The beauty of this converged infrastructure approach is that it vastly simplifies how data centers are configured, while helping eliminate much of the physical complexity/diversity present. And best, your existing software applications are indifferent to the technology.
Converged infrastructure can be created using some of the same standard hardware and networking components common to data centers, but are governed differently with a unifying form of software. That software performs the following functions:
Virtualizing server I/O – Allowing IT to define as many/few network and storage connections per server as they desire, and eliminating multiple physical I/O cards
Virtualizing the network – permitting a single wire to carry both data and storage traffic. This creates a “wire-once” environment, where a single physical cable can act as if it is multiple virtual cables.
Virtualizing storage naming and connections – so that any storage unit can be attached to any server as demands dictate
Defining what software images will run on what servers – simplifying how-and-where physical and virtual software is placed during configuration or recovery
All of these components are part of individual server “profiles” that can be instantiated anytime, anywhere. And a group of server profiles can be joined to represent an entire data center profile that can be re-constituted onto a “cold” data center in case disaster demands.
Use by Enterprises and Service Providers
The converged infrastructure approach was first developed by Wall Street technologists almost 10 years ago to cope with complex availability and DR issues – and is still in use today by firms demanding the highest levels of universal server fail-over and data center disaster recovery.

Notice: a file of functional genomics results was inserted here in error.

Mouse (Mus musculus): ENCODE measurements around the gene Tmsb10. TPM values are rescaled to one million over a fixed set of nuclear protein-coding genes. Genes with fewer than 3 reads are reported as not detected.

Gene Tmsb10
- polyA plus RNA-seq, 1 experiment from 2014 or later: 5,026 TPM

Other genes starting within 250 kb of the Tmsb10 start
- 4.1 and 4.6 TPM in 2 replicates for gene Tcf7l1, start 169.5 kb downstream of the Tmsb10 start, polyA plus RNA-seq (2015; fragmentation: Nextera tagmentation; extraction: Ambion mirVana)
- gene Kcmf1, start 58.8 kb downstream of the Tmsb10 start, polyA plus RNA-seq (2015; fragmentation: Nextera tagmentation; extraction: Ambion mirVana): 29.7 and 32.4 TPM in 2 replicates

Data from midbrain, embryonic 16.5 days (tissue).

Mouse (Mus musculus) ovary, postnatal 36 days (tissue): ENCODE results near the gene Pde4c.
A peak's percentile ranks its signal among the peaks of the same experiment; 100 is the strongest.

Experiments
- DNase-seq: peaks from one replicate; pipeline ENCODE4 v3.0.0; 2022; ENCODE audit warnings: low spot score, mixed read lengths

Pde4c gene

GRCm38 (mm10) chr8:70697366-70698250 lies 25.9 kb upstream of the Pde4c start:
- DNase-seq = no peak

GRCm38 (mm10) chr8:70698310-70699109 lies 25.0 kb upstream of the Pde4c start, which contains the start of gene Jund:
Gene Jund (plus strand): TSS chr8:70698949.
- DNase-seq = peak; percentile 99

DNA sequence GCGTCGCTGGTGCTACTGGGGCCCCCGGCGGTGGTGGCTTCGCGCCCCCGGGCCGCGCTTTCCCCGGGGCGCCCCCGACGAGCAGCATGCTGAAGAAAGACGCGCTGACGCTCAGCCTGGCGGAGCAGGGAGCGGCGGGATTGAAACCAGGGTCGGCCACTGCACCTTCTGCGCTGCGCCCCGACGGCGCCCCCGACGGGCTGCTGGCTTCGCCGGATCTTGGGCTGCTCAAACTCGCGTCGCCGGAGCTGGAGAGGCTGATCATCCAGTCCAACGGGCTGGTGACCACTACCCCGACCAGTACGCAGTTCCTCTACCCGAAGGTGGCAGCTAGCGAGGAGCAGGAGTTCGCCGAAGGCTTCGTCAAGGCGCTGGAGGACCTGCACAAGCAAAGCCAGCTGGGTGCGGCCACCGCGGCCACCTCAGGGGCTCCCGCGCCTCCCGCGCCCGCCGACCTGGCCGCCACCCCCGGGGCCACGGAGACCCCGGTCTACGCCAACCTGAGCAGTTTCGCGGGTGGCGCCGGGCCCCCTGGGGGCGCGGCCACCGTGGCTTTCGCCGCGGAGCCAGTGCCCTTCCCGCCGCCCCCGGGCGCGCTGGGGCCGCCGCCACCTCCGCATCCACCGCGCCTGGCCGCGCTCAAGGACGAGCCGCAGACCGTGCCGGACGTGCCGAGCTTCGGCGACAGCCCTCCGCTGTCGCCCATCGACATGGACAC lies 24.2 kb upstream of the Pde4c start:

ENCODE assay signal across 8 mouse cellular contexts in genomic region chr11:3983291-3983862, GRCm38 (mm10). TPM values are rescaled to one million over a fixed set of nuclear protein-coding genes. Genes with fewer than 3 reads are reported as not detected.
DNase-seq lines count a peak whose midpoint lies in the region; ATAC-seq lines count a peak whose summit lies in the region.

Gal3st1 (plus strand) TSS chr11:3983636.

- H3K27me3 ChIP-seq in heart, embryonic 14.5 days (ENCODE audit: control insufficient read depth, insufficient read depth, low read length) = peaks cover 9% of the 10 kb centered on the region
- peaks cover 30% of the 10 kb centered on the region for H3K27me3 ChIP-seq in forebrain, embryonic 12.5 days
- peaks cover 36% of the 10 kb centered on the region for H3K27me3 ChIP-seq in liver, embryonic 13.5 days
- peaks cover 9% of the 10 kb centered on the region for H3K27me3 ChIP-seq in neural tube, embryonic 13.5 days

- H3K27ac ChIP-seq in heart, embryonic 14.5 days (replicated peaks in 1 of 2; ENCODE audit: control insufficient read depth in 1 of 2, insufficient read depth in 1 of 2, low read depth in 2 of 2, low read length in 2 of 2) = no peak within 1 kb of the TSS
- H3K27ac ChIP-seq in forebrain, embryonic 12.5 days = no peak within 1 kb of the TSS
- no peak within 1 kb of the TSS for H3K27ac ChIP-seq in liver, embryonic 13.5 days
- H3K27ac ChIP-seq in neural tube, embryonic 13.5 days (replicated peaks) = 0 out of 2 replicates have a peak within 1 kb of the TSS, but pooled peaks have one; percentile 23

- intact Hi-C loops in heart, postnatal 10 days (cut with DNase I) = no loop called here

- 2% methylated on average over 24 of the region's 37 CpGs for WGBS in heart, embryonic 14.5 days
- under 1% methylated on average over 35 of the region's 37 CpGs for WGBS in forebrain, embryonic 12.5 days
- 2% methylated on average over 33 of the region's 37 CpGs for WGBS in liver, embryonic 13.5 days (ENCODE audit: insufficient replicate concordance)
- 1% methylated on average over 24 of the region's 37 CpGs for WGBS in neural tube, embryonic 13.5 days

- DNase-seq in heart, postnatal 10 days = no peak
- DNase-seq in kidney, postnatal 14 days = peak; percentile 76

Because it works across diverse data center workloads, converged infrastructure management frequently displaces clustering, run-book automation and other manual recovery activities. And, for that reason, it’s often used in heterogeneous and/or complex data centers needing a simplified DR/CooP policy.
For example, consider Military Health Services, a federal health care provider, who operates dozens of critical facilities around the globe, each with somewhat differing IT configurations and workloads. To meet RTOs, an ordinary DR approach would require multiple “warm” recovery facilities. Instead, they use a converged infrastructure approach, where a single recovery environment location can be shared among all facilities, yet maintain a RTO on the order of a few hours. Alternatively, development and staging facilities can be re-purposed as production environments – without requiring the use of a dedicated recovery facility, and still maintaining the required RTO.
Or consider Brown Shoe Inc., a footwear manufacturer and retailer. Brown Shoe operates an SAP environment to manage the corporate Enterprise Resource Planning. The system consists of multiple landscapes consisting each of physical and virtual servers; each landscape is assigned to production, staging, development, etc., and each may differ slightly from one-another. The company turned to converged infrastructure – instead of traditional clustering – to simplify overall infrastructure, and to simplify providing availability and disaster recovery services to each landscape.
So, when considering IT DR services that include clustering, manual configuration or “warm” recovery sites, also consider the advantages of converged infrastructure systems. Typically it is more universal across software applications, actually reduces infrastructure hardware needs for production and recovery environments, and decreases the price-point to achieve a given RTO for the majority of IT systems. CooP and IT professionals are increasingly turning to this new approach to simplify their jobs, and to provide a more reliable recovery tool while decreasing the degree of testing/validation required.
Ken Oestreich is vice president of marketing for Egenera Corporation. His more than 20 years of industry experience spans developing markets for utility computing, cloud computing, and converged infrastructure technologies.